With the start of the new semester came a new home for the Bonner Scholars Program. After its students launched a letter-writing campaign last semester, the program moved from the Office of the Chaplaincy to the Center for Civic Engagement.
Junior Sarah Potter, one of the students appointed to speak on the Bonners' behalf, said that although a potential move had been discussed, it had been placed on a backburner and it was the students' actions after former program director Grace Holcomb's firing that moved the issue to the forefront.
"I would say that it was a direct result of what we did," Potter said. "We set up a lot of meetings with administrators in the wake of Grace being fired. As students, no one would really give us answers to any questions, so we had to fight really hard to get information."
Provost June Aprille, the senior administrator to whom the CCE reports, said that the move had been discussed before Holcomb's firing.
"I see this as a positive result that we've been thinking of for some time anyway, not to be related to anything negative that people perceive might have happened," she said. "I think the Bonner Scholars Program has been an important part of the institution for a long time. We've always thought that someday it might be a part of the Center for Civic Engagement. It was important to establish the Center for Civic Engagement on its own first, in my opinion, so that people didn't think of [it] as just the Bonner Scholars Center."
Junior Eric Van Der Hyde, also speaking on behalf of the BSP, said the scholars were excited for the opportunity to make the program what they wanted it to be.
"One thing that we really want to see happen is that the students in the program make the program what it is," he said. "Their voices will be heard."
Potter said that the transition would be arduous but that the Bonner Scholars were happy about the move.
"[The CCE] has the resources to make the program better, and they're willing to devote the time to it," Potter said. "They're definitely going to hire more people and we've been told that we're going to get to play a big role in the hiring process. They're excited about this. It's a good fit, and we have a good relationship already. We're also looking forward to bridging the gap between Bonners and non-Bonners. We want to make it a campus-wide thing instead of just a program. We think that by moving to the CCE we will be less isolated. The move just makes a lot of sense."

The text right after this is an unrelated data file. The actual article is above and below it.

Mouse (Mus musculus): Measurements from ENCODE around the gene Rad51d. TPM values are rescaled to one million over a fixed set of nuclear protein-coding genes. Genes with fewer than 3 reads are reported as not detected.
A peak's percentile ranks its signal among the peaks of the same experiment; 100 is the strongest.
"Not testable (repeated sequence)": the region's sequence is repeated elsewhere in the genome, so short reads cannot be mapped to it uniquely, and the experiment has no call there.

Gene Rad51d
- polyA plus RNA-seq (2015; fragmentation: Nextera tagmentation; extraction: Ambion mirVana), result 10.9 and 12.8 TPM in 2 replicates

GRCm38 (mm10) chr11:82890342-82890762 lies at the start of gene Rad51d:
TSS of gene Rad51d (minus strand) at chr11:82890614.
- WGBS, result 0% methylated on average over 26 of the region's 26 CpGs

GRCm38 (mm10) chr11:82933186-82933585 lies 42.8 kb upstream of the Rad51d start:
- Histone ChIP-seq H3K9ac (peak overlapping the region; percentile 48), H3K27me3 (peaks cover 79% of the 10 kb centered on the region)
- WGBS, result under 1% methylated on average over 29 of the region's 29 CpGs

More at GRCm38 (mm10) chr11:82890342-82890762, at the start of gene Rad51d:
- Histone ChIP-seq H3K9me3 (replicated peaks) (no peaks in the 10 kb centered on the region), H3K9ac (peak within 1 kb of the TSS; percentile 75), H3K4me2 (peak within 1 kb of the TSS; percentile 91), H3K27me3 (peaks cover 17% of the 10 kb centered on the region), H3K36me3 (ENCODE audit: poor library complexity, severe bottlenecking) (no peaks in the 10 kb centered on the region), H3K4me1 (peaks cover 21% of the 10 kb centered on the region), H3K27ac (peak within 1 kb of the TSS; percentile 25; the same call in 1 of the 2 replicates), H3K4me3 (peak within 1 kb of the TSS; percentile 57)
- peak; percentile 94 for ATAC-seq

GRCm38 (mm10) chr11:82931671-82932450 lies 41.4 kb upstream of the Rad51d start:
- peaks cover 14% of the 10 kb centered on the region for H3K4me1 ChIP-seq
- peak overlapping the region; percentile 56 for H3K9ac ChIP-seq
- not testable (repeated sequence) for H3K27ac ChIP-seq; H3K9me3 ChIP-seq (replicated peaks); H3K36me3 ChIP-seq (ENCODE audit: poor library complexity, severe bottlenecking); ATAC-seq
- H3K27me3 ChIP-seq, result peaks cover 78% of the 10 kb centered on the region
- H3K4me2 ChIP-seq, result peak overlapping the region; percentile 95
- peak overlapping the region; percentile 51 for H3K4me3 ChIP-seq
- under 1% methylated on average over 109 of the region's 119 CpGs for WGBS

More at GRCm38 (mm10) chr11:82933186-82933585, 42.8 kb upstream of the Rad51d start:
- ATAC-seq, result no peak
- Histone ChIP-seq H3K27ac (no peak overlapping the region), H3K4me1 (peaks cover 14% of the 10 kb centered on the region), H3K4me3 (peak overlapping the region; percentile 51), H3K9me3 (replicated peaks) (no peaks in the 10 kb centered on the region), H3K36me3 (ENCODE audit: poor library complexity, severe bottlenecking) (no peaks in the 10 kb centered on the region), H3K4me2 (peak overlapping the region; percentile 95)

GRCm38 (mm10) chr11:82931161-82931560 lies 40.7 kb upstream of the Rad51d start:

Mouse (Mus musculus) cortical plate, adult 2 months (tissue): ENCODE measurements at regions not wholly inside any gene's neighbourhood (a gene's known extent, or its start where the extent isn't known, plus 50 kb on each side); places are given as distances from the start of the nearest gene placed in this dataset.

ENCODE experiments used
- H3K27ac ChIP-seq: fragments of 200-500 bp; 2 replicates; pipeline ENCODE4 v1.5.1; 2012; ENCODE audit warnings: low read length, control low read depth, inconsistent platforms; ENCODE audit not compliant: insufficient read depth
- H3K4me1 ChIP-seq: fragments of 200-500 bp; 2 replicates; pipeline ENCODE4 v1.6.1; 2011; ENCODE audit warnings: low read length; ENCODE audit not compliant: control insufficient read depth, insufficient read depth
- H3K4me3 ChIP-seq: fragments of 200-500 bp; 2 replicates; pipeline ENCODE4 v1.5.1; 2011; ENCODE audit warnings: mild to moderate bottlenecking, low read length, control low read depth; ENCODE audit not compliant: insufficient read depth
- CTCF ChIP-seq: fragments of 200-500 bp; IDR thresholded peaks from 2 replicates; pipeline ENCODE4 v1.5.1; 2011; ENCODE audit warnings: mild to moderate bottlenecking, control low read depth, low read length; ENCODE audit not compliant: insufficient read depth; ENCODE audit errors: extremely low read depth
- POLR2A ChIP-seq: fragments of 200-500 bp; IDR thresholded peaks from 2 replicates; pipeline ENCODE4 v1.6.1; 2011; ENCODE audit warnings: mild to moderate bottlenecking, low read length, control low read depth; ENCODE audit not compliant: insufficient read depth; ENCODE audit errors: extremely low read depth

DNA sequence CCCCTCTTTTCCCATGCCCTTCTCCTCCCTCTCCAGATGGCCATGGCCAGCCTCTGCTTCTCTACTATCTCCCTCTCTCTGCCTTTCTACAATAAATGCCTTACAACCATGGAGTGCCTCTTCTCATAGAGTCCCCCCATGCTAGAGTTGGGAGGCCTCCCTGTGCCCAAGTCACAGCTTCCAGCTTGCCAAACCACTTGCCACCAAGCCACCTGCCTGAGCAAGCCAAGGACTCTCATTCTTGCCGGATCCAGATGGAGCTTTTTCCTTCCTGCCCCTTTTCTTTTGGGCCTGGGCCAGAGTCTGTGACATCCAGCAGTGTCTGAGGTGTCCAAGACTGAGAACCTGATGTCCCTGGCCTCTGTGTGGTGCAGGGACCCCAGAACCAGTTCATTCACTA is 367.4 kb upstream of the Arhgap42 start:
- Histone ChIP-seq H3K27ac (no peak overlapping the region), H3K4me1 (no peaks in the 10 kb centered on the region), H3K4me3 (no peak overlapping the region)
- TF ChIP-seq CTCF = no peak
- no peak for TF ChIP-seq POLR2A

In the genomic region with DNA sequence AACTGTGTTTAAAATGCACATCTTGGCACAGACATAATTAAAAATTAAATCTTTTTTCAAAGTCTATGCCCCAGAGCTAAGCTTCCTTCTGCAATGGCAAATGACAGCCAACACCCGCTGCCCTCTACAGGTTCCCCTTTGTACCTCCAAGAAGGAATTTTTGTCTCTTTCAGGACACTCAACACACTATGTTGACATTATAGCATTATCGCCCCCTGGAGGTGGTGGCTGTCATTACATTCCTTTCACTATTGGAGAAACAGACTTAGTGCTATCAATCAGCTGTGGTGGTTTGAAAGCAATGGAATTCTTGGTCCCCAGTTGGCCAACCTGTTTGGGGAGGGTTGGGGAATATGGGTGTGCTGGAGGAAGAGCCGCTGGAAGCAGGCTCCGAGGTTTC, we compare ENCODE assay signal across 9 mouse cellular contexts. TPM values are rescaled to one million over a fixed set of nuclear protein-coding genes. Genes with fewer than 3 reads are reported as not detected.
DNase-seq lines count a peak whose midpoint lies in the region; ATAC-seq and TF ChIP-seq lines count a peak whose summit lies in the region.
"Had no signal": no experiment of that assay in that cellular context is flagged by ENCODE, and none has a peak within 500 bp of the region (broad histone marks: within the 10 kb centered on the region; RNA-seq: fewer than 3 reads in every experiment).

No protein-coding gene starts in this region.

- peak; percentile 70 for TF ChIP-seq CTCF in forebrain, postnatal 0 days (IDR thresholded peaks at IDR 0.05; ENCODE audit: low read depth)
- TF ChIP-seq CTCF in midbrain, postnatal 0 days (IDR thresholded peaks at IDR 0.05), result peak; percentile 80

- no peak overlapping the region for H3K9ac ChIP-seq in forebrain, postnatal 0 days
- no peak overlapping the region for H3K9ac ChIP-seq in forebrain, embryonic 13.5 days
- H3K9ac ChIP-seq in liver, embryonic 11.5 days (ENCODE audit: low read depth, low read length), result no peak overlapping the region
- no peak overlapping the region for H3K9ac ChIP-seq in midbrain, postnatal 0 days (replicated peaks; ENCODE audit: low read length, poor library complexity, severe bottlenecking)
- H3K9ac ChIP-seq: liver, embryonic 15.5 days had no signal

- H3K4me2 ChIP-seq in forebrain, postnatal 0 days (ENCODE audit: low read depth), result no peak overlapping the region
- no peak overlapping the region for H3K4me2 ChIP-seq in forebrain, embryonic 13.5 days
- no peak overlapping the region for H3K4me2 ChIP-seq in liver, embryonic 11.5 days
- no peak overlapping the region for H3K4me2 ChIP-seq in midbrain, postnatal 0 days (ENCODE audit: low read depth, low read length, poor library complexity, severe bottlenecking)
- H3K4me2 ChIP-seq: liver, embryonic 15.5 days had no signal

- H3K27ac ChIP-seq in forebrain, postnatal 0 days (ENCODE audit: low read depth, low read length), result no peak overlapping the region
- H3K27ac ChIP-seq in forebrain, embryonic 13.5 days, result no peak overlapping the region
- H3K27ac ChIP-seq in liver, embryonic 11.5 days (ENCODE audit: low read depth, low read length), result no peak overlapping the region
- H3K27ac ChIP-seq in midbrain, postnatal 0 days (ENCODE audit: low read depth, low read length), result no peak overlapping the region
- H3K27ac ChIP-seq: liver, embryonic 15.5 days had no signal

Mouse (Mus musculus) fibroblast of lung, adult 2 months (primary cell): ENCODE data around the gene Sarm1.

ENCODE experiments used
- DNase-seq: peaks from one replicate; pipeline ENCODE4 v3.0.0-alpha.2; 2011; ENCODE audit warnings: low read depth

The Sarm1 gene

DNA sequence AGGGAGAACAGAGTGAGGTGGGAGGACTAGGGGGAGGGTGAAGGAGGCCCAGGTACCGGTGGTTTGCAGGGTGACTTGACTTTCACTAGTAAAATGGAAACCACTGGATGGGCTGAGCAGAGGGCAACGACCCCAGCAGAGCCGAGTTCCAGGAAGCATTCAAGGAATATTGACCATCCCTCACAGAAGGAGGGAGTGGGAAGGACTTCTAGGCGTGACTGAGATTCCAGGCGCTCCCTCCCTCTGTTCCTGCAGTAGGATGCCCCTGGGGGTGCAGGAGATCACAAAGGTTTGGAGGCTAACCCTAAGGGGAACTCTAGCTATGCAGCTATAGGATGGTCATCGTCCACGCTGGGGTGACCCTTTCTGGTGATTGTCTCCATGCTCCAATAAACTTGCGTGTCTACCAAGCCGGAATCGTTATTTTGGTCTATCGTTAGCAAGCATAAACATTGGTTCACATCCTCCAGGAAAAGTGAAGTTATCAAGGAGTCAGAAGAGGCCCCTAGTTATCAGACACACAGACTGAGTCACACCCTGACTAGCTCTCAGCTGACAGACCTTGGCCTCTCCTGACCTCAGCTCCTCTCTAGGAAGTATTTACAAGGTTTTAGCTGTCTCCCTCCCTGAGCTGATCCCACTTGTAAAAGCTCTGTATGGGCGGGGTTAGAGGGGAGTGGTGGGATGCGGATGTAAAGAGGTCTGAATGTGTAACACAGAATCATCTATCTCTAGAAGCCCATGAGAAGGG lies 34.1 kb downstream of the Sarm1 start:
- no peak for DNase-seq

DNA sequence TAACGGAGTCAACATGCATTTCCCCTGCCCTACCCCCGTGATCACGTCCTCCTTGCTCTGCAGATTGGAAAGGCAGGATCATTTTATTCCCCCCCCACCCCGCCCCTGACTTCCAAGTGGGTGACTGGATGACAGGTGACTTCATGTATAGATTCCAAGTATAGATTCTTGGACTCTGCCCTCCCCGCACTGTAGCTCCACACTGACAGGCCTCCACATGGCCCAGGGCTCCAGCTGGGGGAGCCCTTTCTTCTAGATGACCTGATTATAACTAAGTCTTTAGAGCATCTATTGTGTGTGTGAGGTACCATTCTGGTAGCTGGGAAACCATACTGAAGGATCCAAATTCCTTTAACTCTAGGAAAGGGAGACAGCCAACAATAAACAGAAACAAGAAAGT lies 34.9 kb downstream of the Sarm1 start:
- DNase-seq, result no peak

Acting Chaplain Kate O'Dwyer Randall, who assumed her current role after former Chaplain Daphne Burt resigned at the end of last semester, served as a program adviser last semester and said she was excited about the move and would continue to support the students.
"We are really excited for the Bonner program to be under the leadership of the CCE," she said. "It's a perfect fit. It is a place where it is going to be a hub of social justice and peer-engagement activity, and we support it 110 percent and encourage Bonner Scholars students to still come by and see us over here."
In an effort to make the change as smooth as possible for everyone involved, a Bonner Scholars Program Transition Team will work this semester to make the program a part of the CCE.
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Potter said that although it would take some time for the students and staff to acclimate to the change, they were looking forward to the new leadership.
The transition team consists of Amy Howard, associate director of the CCE; O'Dwyer Randall; Jennifer Landis-Santos and Camisha Jones, both of the Chaplaincy; senior Ethan McWilliams; juniors Erica Coleman and Allison DuVal; and Van Der Hyde and Potter.
Howard said in an e-mail interview that the committee would consider all facets of the program while making recommendations about how to structure the program in relation to the CCE.
"I expect that our committee will form subcommittees, and I look forward to bringing in other Bonner Scholars beyond the four elected to serve," she said. "While change can be challenging, the transition team is excited to work with students this semester as they serve the metro- Richmond community and continue strengthening the Bonner Scholars community on campus."
Aprille said that the transition would occur throughout this semester and that the planning would include making sure that there was adequate staffing so that the program could run smoothly. She said that she would help solve some of the logistical issues and would ultimately approve the final arrangements that the committee recommends.
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